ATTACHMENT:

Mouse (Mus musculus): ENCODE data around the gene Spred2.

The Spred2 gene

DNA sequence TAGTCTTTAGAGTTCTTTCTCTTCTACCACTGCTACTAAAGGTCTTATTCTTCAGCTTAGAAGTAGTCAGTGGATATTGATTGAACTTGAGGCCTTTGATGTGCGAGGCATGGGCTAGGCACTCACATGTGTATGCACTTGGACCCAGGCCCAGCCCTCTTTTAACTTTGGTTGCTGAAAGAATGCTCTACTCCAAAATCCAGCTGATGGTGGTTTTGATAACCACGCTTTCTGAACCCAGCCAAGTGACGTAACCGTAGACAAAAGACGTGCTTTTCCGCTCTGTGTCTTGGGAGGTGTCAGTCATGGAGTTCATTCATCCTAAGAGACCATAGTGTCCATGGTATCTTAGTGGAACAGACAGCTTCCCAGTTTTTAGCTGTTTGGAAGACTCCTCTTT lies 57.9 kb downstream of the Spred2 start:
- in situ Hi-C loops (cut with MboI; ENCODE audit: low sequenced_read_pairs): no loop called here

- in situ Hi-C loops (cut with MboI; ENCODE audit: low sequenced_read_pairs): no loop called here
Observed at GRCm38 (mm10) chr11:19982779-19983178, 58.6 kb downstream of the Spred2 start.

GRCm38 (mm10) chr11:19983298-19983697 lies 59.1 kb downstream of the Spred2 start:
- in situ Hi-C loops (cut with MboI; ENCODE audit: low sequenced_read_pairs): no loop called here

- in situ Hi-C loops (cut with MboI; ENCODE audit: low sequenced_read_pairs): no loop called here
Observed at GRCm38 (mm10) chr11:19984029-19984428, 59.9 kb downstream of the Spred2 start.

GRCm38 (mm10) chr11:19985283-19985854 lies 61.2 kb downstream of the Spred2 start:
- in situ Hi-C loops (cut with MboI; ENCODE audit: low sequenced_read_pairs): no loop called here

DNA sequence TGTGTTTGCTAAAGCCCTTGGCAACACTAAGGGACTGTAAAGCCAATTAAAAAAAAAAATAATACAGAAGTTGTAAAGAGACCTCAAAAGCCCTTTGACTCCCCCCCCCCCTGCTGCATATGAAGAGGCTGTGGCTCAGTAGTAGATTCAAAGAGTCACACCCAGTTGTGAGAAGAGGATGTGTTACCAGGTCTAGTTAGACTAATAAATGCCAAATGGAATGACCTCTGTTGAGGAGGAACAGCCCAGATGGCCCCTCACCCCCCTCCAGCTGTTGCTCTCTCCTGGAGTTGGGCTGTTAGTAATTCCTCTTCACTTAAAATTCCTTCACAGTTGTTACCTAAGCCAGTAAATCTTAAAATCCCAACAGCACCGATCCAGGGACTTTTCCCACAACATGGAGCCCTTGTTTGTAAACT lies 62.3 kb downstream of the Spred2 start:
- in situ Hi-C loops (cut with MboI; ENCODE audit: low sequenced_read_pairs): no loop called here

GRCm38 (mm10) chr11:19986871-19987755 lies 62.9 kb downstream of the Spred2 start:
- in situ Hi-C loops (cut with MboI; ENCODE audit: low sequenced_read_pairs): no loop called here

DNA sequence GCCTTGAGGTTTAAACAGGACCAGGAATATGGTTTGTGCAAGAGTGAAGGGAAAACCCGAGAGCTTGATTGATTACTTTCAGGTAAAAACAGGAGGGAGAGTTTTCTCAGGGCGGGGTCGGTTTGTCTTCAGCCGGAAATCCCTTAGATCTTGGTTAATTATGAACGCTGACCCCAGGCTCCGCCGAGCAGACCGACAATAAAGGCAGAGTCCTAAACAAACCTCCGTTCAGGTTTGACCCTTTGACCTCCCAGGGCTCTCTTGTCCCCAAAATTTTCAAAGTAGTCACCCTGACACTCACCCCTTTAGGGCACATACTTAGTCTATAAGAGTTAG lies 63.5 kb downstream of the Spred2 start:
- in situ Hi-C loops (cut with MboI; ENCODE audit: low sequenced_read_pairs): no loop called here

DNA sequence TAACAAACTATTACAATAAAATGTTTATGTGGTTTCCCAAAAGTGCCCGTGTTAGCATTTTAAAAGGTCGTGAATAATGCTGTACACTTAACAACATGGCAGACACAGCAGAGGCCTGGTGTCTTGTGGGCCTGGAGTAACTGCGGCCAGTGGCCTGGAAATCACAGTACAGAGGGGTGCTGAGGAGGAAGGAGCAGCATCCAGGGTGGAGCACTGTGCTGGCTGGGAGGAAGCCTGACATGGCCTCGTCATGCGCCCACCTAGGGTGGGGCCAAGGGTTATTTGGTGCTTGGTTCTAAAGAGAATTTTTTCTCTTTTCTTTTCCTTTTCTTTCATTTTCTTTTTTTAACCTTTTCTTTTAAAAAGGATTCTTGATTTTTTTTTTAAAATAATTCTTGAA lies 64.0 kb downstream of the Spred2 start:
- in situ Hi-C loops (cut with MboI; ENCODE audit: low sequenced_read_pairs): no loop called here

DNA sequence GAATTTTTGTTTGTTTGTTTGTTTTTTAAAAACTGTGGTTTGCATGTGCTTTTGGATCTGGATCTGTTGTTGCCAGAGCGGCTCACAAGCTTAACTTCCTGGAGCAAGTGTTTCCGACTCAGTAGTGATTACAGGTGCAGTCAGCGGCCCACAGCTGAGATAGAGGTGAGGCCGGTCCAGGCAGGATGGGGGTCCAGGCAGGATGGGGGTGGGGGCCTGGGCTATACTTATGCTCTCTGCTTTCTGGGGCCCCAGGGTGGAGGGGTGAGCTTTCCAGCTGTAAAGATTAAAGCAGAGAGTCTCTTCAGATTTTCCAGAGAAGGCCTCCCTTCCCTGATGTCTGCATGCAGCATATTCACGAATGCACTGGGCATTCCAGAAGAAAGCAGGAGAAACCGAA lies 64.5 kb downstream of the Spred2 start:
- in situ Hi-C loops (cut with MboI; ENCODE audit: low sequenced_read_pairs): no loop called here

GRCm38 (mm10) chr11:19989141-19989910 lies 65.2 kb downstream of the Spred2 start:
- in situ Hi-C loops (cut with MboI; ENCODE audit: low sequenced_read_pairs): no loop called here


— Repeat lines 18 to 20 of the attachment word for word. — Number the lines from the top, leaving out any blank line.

- in situ Hi-C loops (cut with MboI; ENCODE audit: low sequenced_read_pairs): no loop called here

DNA sequence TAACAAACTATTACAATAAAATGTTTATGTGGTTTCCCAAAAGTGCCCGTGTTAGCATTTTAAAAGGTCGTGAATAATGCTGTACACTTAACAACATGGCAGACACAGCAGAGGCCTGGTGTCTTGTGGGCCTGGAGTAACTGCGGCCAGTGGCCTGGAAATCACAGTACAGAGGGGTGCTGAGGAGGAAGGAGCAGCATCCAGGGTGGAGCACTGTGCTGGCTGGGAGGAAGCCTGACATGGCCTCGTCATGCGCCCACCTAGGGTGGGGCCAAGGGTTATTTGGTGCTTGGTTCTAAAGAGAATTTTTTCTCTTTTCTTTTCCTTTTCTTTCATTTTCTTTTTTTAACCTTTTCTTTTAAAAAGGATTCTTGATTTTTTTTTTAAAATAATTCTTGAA lies 64.0 kb downstream of the Spred2 start:
- in situ Hi-C loops (cut with MboI; ENCODE audit: low sequenced_read_pairs): no loop called here